"The Book of Mammout"
(A Book of Absolute Contradiction)
An epic poem
For the eons
In which a man travels through life
Whose memories thereof
Thoughts, actions and deeds, words and desires
Are recorded in a day ... or less.
Both here ... and there
This is the story of a wanderer
Revealing he is every man
Beyond which, nothing else ever
Need be written.
His name is Mammout.
What passes through a man, when in the throes of his demise, he is given but an instant more of life. Jumping from a high bridge ... when the stool is kicked over, what comes forth from the memory cells ... but that which was ... is ... passing forever into what will be. Who knows what that moment will bring ... except he who understands the mode of travel ... from here to there. This man ... with his soul about to enter eternity for all time ... without the possibility of resurrection which mortal life proposes ... would have but one thought ... and that is the moment of now ... live life!
This was the spirit with which Mammout brought his life to be. In the reality and/or imagination that pen and ink can record and/or create, these marks capture the passing. The author stands naked before the reader, his flesh bare to the mortal seasons. He is an individual to be judged by what lie beneath the skin rather than atop it. To open one's soul ... to let it dart about for the masses to pick at, this was a rare man indeed. He is one for whom other men should stand and say ... if only I were he ... able to let myself go ... into that which is ... and is not. By so doing ... in creating this that is before you, the reader now ... you become that man ... who will be for all time all other men, in this that is ... The Book of Mammout.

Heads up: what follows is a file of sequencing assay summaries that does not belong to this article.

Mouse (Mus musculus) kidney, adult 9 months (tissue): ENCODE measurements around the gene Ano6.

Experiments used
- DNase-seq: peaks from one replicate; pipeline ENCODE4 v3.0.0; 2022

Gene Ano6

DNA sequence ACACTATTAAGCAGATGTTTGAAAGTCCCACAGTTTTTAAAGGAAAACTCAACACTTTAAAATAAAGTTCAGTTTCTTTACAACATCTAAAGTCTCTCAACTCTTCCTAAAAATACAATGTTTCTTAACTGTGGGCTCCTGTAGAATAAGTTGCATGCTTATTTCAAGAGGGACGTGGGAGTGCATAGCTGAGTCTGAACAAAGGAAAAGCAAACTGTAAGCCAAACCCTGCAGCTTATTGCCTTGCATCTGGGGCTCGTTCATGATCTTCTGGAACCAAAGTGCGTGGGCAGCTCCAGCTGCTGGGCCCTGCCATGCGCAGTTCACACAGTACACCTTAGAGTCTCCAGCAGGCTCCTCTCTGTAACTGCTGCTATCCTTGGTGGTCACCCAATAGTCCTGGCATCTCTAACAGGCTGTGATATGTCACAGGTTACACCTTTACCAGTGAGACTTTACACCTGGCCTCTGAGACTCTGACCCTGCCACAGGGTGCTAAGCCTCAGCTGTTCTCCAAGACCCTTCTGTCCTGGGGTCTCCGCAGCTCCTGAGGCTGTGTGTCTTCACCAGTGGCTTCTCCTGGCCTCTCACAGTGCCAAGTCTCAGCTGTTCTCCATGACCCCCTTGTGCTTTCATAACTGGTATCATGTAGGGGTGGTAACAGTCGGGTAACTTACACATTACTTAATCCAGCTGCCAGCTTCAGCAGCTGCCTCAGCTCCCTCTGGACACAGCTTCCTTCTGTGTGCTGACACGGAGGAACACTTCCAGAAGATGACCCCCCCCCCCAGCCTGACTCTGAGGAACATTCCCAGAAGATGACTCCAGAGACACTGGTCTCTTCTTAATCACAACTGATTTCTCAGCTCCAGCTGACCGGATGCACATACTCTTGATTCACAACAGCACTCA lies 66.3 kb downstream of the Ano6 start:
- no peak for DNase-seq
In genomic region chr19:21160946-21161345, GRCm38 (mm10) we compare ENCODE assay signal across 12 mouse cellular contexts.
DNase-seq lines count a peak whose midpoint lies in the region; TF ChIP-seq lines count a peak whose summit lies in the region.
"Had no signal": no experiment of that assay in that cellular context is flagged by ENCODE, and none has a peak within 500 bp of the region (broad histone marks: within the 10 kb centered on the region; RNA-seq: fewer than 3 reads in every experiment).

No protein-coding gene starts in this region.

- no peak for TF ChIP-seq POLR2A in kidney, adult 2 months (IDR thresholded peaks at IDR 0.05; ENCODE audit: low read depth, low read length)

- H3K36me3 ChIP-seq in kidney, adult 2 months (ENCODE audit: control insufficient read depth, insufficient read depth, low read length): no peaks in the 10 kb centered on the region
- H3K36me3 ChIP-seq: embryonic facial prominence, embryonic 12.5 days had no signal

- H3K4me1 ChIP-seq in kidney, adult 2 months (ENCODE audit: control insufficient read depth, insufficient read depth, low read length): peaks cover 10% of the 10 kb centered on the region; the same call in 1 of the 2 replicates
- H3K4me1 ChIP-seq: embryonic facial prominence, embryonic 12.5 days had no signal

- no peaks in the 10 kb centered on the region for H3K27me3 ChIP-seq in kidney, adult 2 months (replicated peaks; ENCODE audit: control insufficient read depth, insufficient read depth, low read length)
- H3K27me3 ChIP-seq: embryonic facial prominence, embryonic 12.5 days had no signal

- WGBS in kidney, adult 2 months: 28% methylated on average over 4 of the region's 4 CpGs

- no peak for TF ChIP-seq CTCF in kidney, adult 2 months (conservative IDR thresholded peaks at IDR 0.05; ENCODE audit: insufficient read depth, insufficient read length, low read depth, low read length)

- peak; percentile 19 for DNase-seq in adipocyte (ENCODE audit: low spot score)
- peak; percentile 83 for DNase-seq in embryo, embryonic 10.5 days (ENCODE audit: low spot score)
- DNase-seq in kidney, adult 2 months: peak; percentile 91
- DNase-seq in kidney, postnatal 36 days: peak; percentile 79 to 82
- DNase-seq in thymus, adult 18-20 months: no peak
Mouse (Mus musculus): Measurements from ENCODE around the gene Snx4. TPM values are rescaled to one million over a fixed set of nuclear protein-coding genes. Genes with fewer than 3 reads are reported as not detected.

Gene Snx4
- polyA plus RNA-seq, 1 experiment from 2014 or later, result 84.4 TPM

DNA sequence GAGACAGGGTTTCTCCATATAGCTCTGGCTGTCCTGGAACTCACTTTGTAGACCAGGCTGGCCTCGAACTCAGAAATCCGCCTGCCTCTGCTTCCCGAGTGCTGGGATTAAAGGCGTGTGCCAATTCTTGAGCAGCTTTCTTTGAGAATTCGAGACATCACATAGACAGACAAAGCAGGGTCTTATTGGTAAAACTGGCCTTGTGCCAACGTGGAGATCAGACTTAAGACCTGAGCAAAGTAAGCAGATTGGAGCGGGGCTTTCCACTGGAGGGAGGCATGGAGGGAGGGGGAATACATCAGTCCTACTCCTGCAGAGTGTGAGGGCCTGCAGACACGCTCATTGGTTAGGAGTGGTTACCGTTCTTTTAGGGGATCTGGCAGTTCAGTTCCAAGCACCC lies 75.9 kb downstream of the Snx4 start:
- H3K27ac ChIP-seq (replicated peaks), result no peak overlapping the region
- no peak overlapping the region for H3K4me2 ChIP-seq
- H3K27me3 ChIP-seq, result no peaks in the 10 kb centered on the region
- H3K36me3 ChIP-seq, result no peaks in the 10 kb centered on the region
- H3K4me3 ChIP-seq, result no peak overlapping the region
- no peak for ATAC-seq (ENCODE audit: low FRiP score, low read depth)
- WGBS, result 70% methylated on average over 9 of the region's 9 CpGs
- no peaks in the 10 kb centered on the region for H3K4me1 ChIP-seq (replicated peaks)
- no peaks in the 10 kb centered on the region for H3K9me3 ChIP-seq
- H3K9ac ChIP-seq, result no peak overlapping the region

Above Are Author's Notes, 2003.
"Much of modern art is devoted to lowering the threshold of what is terrible."
Quote by Susan Sontag in "On Photography"
from The New York Review of Books, 1973.
The book is an epic poems with 428 stanzas of 15 lines each on 143 pages.
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